Mourners say goodbye to Sylvia Stevens - Kendal's 'bag and bird lady' (From The Westmorland Gazette)
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Mourners say goodbye to Sylvia Stevens - Kendal's 'bag and bird lady'
SYLVIA Barbara Stevens - affectionately regarded as Kendal’s ‘Bag Lady’ - found her final home this week.
Around 20 mourners filled the tiny Parkside Road Chapel in Kendal on Tuesday to pay their last respects to the 78-year-old, who was well known for transporting her life’s belongings around in carrier bags and feeding pigeons.
Befitting her small stature, just three pallbearers from the local funeral directors were needed to carry her small coffin and laid her to rest beneath a large Spruce tree in Kendal Cemetery.
Three bouquets of flowers were laid including one featuring a photo of her doppelganger - the Bird Woman from Mary Poppins.
Ms Stevens - although it is suspected she was once married - was found dead at her 'immaculately-kept' bungalow in Ghyll Road, Windermere on September 26.
Books of poetry by Wordsworth and William Blake were found among her possessions.
She had become a familiar figure in Windermere, but more so in Kendal’s town centre and its historic yards.
Over the years, she utilised the window of the former Highgate Pharmacy as a mirror to help apply her make-up, while the old New Road toilet block used to be her washroom.
Those attending her funeral emphasised they preferred to remember her as the ‘bird lady’ but there was also acknowledgement of her cultured background, neat handwriting and legendary temper.
Neighbours Doreen and Eric Worsley, of Ghyll Road, Windermere - just off Droomer Drive - told the Gazette how she arrived there around December 2009 but never allowed anyone close enough to invite her for Christmas lunch.
Mrs Worsley told the Gazette: “I didn’t think anyone would come and I didn’t want her last journey to be on her own.”
The couple said she did accept cakes and was said to have trusted Windermere Police Community Support Officer, PCSO Sandra Blacow, implicitly. Supt Ali Dufty was at the funeral representing Cumbria Police.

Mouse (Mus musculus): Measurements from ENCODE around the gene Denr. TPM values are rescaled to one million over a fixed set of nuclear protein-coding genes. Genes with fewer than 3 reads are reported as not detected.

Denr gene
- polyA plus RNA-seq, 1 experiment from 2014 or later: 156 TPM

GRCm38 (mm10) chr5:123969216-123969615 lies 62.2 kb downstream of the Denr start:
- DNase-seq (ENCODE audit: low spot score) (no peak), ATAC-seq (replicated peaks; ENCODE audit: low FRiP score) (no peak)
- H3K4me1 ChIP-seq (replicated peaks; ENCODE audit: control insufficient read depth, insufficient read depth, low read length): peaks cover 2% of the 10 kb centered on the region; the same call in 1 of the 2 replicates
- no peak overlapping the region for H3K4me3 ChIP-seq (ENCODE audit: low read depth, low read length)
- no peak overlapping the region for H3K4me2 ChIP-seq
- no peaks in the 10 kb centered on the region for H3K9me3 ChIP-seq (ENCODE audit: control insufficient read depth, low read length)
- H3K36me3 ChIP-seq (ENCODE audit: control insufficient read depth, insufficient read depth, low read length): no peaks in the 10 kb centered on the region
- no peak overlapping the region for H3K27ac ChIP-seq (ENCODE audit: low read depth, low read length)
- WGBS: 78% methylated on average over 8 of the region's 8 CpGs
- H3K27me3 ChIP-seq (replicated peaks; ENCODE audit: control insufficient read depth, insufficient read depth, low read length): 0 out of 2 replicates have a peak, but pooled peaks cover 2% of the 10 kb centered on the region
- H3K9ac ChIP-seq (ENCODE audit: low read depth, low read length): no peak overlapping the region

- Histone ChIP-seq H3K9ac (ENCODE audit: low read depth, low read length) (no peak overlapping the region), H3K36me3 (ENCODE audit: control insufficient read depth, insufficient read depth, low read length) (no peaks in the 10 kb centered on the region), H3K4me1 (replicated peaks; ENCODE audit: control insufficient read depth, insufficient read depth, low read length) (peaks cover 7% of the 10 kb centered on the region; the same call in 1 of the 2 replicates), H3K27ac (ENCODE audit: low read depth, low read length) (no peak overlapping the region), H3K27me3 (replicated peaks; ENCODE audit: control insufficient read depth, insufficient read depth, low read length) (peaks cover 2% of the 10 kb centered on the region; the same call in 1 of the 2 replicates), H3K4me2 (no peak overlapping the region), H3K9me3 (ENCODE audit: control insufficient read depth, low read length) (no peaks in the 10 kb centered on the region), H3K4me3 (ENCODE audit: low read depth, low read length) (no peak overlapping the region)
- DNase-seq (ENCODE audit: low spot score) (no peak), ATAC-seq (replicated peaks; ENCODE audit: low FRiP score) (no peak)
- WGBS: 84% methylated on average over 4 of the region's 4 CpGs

Rev Graham Skilling, of Kendal Parish Church, led a moving service and described Ms Stevens as an “enigma” who was both “private and complex,” and a “lady of mystery” with possible ‘traumas’ in her past.
He spoke of how she died: “Not out in the cold or in a doorway, but in her own home.”
Rev Skilling said she: “Added colour to the Auld Grey Town” and had led an ‘unconventional life’ - with no electrical items in her house.
The vicar had planned to play Blackbird by The Beatles and All Things Bright and Beautiful, but the power in the chapel failed.
A mourner from one of the front pews quipped: “It’s because she doesn’t like electrics!” as the chapel chuckled.
Rev Skilling added: "Verbally, I gather, if you upset her she could swear with the best or worst of them, especially if you did something to upset her feeding of the birds. She loved to feed the birds - pigeons by the dozen - which could annoy others."
"She was a spirited lady, a forceful one in that she knew her own mind. She chose to be homeless. She wasn't open to engagement; would avoid 'help groups'. But latterly, with the harder winters we have had, concern began to grow for her and she accepted three years ago, the opportunity to be housed in Windermere."
Rev Skilling, of Kendal Parish Church, read a poem called Peace and from John 14.
The chapel was told that information suggested Sylvia was born in London on May 6 1935 and may have had an older brother.
Others have suggested she had a son in South Africa - none of which have been traced.
Records suggest she came to Kendal around 1997 but Rev Skilling said there was much unverifiable information about her.
“The absence of much information about her before 1997 suggests a desire to sever connections with the past,” he said.
Some told how after this year's harsh winter, Ms Stevens had observed that she did not expect to survive another.
Rumours have also circulated that she had been attacked, burgled and that one property she lived in once suffered a fire.
Agencies like South Lakeland District Council, South Lakes Housing, Cumbria Police and Manna House in Kendal, had all tried to support her but she remained fiercely independent.
Rev Skilling added: "She was a very visible sign of the difficulties that people can suffer from. She made us wonder what has led to this life? And so many people responded in kind and loving ways towards her.
"Of course, there are also stories of the aggression she received too - pointing to the unpleasantness that can surface in people when they meet vulnerability and difference."
There were also reports of her living in Cartmel for a time, being offered a caravan but then refusing to enter it at the final moment.
Following her move to Windermere - initially living in sheltered housing at Birthwaite - there were reports of her raiding the bins of local restaurants to get scraps to feed the birds.
One member of the Windermere community said at one time there was a 'defacto Sylvia task force' trying to support her.
Pam Wilson, a housing officer for South Lakes Housing, said Ms Stevens was a familiar figure feeding the birds in Phoenix Park.
One person who spent some time homeless in Kendal suggested that the reason Ms Stevens preferred to be on the streets was because ‘there was a presence in her house that wouldn’t allow her to live there.’
A mourner at her graveside, who would only give his name as Andrew, said: “She was a personal friend and exactly the same age as my Mum. I considered her my Mum really.”
Near neighbour Eric Worsley said: "It is a pity that she won't have a headstone for her grave."
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